Quantcast

Hackers plant false Mikhail Gorbachev death rumor on state media Twitter accounts

By Agence France-Presse
Thursday, August 8, 2013 8:09 EDT
google plus icon
Former Soviet President Mikhail Gorbachev gestures as he attends a reading of his autobiography at the LitCologne, in Cologne, western Germany, on March 13, 2013 via AFP
 
  • Print Friendly and PDF
  • Email this page

The last Soviet leader Mikhail Gorbachev was forced to deny rumours of his death after hackers planted a false report on Twitter accounts of a state news agency.

“I’m alive and well,” Gorbachev late Wednesday told the website of Novaya Gazeta newspaper, using a blanked-out Russian expletive to describe his ill-wishers who he said were “hoping in vain”.

His indignant response came after two Twitter accounts of the RIA Novosti state news agency posted news of the death of the first and only president of the USSR to sign off on a bloodless breakup of its empire in 1991.

RIA Novosti said that the Twitter accounts of its press centre and its German language news service were hacked into and that the false reports were online for only five minutes before the agency removed them.

The message, published in a screenshot on the website of Kommersant daily, was hardly convincing. It said that “Mikhail Gorbachev has died in the Shoko cafe in Yekaterinburg.”

It added that Gorbachev died as he was talking to a maverick politician, Yevgeny Roizman, who is standing for mayor of the Siberian city, suggesting a political motive for the message.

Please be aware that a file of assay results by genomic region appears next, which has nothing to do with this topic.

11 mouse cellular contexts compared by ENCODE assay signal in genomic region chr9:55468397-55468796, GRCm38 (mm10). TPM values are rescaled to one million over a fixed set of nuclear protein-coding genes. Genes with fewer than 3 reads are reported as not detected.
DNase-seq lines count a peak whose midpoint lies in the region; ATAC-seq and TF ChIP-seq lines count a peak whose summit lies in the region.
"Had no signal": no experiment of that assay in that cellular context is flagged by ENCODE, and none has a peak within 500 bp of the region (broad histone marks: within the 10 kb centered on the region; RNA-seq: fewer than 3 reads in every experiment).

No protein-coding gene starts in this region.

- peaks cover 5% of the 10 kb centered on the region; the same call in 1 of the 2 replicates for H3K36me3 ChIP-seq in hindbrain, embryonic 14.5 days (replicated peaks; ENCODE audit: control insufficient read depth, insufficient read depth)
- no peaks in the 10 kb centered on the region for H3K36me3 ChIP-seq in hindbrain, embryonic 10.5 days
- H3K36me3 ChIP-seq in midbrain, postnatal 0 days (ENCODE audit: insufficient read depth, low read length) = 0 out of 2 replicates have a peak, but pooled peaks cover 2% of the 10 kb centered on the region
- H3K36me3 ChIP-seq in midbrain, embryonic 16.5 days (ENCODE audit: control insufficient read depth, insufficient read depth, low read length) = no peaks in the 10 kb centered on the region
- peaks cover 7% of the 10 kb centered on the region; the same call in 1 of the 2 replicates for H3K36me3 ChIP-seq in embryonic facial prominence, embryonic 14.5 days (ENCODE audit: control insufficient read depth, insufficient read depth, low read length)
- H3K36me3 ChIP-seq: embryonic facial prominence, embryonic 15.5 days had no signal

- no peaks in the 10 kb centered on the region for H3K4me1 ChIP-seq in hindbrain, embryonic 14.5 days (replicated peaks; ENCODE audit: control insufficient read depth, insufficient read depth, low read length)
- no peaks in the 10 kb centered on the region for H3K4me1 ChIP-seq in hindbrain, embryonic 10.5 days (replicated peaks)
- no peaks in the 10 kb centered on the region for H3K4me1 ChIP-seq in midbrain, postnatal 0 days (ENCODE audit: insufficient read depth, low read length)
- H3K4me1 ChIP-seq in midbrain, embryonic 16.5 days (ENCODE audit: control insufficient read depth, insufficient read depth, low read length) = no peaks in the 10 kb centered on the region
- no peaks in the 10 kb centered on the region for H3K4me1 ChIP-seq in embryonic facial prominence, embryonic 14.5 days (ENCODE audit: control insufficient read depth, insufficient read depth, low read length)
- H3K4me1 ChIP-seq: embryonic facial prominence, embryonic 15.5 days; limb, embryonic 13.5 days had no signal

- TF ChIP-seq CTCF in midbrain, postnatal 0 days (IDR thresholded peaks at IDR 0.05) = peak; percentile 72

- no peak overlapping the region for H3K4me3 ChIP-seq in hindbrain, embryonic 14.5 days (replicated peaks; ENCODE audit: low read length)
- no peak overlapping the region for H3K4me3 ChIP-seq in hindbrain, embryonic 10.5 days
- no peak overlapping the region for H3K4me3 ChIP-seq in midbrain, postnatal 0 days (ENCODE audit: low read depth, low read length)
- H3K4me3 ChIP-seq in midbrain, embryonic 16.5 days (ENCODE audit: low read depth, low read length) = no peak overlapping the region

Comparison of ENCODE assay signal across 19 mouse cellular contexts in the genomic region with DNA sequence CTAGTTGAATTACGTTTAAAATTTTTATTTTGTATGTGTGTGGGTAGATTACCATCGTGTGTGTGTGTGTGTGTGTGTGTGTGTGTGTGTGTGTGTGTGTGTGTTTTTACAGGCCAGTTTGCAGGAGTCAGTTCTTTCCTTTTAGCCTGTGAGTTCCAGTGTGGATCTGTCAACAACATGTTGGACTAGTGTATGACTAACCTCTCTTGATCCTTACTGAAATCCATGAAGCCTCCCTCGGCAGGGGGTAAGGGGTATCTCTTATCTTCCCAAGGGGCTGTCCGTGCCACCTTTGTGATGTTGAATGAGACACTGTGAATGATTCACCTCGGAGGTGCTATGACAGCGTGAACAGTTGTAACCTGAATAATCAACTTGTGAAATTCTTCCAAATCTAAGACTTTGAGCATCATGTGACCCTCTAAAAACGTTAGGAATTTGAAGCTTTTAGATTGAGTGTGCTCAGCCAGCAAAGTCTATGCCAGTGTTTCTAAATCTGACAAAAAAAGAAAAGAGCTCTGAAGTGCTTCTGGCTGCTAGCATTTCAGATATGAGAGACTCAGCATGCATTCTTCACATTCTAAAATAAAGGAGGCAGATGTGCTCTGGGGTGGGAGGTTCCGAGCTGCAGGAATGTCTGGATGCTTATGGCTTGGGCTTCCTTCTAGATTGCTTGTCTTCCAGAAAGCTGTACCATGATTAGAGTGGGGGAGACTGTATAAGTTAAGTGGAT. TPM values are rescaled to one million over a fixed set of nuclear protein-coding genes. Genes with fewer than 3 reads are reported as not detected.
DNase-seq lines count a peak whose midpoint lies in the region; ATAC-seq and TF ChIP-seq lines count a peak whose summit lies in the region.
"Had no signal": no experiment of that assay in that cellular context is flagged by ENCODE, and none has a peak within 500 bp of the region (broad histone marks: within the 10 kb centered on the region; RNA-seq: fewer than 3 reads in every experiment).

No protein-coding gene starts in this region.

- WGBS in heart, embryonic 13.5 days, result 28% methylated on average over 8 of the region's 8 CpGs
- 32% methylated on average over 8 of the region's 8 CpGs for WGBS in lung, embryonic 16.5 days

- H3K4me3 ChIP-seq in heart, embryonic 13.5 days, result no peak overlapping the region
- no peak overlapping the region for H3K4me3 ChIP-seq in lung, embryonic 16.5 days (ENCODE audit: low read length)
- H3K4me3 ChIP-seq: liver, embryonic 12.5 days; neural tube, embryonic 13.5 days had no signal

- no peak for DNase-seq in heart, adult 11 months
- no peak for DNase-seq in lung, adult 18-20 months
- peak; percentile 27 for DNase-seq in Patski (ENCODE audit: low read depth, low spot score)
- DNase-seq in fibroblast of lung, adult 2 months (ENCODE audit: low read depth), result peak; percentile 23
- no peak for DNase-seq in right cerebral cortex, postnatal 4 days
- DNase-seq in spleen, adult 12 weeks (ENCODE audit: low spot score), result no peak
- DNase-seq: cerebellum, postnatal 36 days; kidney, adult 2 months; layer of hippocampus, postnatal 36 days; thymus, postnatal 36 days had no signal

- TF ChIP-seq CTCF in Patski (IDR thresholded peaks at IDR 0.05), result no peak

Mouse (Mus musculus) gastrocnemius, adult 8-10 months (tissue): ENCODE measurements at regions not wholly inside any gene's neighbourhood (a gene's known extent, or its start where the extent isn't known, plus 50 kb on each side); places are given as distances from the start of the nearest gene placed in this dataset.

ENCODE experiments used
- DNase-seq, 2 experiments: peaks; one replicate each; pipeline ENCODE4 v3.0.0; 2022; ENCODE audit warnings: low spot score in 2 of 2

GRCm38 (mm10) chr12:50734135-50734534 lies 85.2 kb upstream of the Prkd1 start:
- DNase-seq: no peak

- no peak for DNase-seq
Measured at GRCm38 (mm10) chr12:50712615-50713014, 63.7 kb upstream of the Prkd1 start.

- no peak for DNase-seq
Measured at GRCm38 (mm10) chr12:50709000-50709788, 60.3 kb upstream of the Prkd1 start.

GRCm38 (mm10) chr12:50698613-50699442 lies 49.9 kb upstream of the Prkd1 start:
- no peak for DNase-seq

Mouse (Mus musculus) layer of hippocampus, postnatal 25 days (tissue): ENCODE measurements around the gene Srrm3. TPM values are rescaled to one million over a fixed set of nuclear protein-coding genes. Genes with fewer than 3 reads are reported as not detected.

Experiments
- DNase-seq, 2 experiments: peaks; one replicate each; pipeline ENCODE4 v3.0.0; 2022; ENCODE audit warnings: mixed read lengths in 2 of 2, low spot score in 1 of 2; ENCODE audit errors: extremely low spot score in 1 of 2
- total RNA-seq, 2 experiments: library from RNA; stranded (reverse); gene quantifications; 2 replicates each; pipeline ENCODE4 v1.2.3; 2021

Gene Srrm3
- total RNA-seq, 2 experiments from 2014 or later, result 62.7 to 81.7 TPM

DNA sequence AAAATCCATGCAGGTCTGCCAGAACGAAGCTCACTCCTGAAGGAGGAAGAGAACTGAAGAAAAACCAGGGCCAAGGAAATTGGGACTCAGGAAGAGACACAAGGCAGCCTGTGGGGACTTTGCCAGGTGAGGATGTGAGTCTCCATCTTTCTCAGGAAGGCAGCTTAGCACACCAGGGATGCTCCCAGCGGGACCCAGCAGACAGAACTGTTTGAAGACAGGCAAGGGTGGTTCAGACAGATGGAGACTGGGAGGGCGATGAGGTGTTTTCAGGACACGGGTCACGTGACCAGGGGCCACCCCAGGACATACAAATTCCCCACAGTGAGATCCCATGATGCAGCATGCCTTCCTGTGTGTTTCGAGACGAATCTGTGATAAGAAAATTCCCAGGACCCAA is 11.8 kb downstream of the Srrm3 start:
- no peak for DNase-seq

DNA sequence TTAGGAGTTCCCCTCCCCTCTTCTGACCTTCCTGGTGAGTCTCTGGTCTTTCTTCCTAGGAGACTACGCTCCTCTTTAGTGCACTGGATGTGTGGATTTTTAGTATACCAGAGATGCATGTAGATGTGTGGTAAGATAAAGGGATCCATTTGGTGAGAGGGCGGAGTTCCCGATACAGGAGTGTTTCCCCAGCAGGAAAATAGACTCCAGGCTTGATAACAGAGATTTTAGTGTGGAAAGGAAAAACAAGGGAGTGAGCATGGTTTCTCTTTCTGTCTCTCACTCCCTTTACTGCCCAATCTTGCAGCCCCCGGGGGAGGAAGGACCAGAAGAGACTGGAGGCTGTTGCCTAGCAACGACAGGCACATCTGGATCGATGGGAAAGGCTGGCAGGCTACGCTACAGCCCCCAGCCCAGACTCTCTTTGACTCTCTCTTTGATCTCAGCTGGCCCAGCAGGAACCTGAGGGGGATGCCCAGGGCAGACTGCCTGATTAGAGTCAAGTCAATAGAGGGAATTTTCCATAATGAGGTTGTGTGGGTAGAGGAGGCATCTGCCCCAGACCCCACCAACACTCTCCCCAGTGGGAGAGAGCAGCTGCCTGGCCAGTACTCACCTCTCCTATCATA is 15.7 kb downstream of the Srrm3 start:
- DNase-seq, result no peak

RIA Novosti said it would ask the FSB security service and prosecutors to investigate the hacker attack.

Gorbachev said in his statement on the website of Novaya Gazeta, which he co-owns, that he suspected the hackers were “carrying out the orders of some authorities.”

He said he had asked the newspaper to investigate who was circulating the rumours.

Gorbachev, 82, has suffered health problems and his spokesman said in June that he was in hospital for planned treatment of his diabetes.

Agence France-Presse
Agence France-Presse
AFP journalists cover wars, conflicts, politics, science, health, the environment, technology, fashion, entertainment, the offbeat, sports and a whole lot more in text, photographs, video, graphics and online.
 
 
 
 
By commenting, you agree to our terms of service
and to abide by our commenting policy.
 
Google+